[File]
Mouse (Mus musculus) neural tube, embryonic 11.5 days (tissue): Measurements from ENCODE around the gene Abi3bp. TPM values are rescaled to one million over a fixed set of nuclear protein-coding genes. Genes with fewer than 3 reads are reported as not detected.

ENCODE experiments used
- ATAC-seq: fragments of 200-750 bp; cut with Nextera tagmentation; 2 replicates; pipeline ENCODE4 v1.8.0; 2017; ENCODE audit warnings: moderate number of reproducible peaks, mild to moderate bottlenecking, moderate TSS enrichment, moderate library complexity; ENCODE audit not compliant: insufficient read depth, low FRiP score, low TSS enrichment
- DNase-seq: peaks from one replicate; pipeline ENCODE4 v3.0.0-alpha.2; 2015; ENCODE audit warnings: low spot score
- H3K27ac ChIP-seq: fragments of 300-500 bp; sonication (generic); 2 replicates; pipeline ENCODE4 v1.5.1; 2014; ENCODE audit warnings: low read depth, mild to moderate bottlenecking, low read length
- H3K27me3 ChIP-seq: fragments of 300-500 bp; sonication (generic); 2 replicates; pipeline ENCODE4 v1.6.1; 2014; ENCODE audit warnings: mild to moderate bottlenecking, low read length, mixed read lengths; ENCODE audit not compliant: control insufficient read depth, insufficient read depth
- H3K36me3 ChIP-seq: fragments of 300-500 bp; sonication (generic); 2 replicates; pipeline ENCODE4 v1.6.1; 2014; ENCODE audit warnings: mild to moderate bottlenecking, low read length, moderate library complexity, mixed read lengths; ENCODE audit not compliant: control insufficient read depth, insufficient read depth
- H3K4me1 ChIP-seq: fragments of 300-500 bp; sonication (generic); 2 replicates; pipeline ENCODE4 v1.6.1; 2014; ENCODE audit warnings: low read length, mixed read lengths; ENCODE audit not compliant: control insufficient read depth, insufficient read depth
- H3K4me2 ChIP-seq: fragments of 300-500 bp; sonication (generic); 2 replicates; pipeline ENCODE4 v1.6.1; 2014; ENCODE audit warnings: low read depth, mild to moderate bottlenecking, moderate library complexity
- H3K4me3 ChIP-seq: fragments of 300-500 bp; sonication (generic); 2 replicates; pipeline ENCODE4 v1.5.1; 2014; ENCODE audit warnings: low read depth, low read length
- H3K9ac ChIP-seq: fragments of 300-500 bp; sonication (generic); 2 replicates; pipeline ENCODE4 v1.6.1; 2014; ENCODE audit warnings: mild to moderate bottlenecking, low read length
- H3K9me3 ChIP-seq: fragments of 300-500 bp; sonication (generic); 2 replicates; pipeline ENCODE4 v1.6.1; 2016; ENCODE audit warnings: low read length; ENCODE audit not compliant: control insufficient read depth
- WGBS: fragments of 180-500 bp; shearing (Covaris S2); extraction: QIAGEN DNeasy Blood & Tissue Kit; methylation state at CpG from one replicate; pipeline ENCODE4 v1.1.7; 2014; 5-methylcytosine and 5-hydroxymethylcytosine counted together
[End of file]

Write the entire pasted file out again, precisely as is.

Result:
Mouse (Mus musculus) neural tube, embryonic 11.5 days (tissue): Measurements from ENCODE around the gene Abi3bp. TPM values are rescaled to one million over a fixed set of nuclear protein-coding genes. Genes with fewer than 3 reads are reported as not detected.

ENCODE experiments used
- ATAC-seq: fragments of 200-750 bp; cut with Nextera tagmentation; 2 replicates; pipeline ENCODE4 v1.8.0; 2017; ENCODE audit warnings: moderate number of reproducible peaks, mild to moderate bottlenecking, moderate TSS enrichment, moderate library complexity; ENCODE audit not compliant: insufficient read depth, low FRiP score, low TSS enrichment
- DNase-seq: peaks from one replicate; pipeline ENCODE4 v3.0.0-alpha.2; 2015; ENCODE audit warnings: low spot score
- H3K27ac ChIP-seq: fragments of 300-500 bp; sonication (generic); 2 replicates; pipeline ENCODE4 v1.5.1; 2014; ENCODE audit warnings: low read depth, mild to moderate bottlenecking, low read length
- H3K27me3 ChIP-seq: fragments of 300-500 bp; sonication (generic); 2 replicates; pipeline ENCODE4 v1.6.1; 2014; ENCODE audit warnings: mild to moderate bottlenecking, low read length, mixed read lengths; ENCODE audit not compliant: control insufficient read depth, insufficient read depth
- H3K36me3 ChIP-seq: fragments of 300-500 bp; sonication (generic); 2 replicates; pipeline ENCODE4 v1.6.1; 2014; ENCODE audit warnings: mild to moderate bottlenecking, low read length, moderate library complexity, mixed read lengths; ENCODE audit not compliant: control insufficient read depth, insufficient read depth
- H3K4me1 ChIP-seq: fragments of 300-500 bp; sonication (generic); 2 replicates; pipeline ENCODE4 v1.6.1; 2014; ENCODE audit warnings: low read length, mixed read lengths; ENCODE audit not compliant: control insufficient read depth, insufficient read depth
- H3K4me2 ChIP-seq: fragments of 300-500 bp; sonication (generic); 2 replicates; pipeline ENCODE4 v1.6.1; 2014; ENCODE audit warnings: low read depth, mild to moderate bottlenecking, moderate library complexity
- H3K4me3 ChIP-seq: fragments of 300-500 bp; sonication (generic); 2 replicates; pipeline ENCODE4 v1.5.1; 2014; ENCODE audit warnings: low read depth, low read length
- H3K9ac ChIP-seq: fragments of 300-500 bp; sonication (generic); 2 replicates; pipeline ENCODE4 v1.6.1; 2014; ENCODE audit warnings: mild to moderate bottlenecking, low read length
- H3K9me3 ChIP-seq: fragments of 300-500 bp; sonication (generic); 2 replicates; pipeline ENCODE4 v1.6.1; 2016; ENCODE audit warnings: low read length; ENCODE audit not compliant: control insufficient read depth
- WGBS: fragments of 180-500 bp; shearing (Covaris S2); extraction: QIAGEN DNeasy Blood & Tissue Kit; methylation state at CpG from one replicate; pipeline ENCODE4 v1.1.7; 2014; 5-methylcytosine and 5-hydroxymethylcytosine counted together